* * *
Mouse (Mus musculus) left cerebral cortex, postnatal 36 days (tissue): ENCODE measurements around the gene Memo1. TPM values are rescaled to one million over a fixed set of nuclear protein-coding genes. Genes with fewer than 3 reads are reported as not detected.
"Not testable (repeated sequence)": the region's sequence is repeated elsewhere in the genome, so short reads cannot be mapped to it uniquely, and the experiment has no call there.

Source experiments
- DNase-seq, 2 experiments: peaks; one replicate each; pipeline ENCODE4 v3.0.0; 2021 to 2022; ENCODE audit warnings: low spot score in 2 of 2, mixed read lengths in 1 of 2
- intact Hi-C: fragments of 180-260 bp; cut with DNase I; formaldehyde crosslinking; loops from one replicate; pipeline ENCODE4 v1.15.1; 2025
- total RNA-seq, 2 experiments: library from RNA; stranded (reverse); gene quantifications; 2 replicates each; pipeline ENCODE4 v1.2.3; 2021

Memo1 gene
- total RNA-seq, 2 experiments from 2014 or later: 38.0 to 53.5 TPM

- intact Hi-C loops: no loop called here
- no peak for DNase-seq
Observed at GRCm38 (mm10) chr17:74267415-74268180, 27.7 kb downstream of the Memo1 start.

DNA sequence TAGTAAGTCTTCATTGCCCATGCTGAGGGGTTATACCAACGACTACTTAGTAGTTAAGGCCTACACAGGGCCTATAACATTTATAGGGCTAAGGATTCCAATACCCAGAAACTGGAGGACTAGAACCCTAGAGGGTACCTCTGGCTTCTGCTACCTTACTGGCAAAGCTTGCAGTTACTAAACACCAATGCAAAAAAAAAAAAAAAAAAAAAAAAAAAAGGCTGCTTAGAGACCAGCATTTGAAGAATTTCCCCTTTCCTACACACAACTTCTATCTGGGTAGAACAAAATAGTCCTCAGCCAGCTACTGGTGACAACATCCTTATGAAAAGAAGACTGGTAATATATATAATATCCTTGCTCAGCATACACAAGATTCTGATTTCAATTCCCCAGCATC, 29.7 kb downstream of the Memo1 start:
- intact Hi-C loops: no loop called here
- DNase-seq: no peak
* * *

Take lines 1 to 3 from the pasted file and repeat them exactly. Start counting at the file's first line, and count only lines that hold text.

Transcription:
Mouse (Mus musculus) left cerebral cortex, postnatal 36 days (tissue): ENCODE measurements around the gene Memo1. TPM values are rescaled to one million over a fixed set of nuclear protein-coding genes. Genes with fewer than 3 reads are reported as not detected.
"Not testable (repeated sequence)": the region's sequence is repeated elsewhere in the genome, so short reads cannot be mapped to it uniquely, and the experiment has no call there.

Source experiments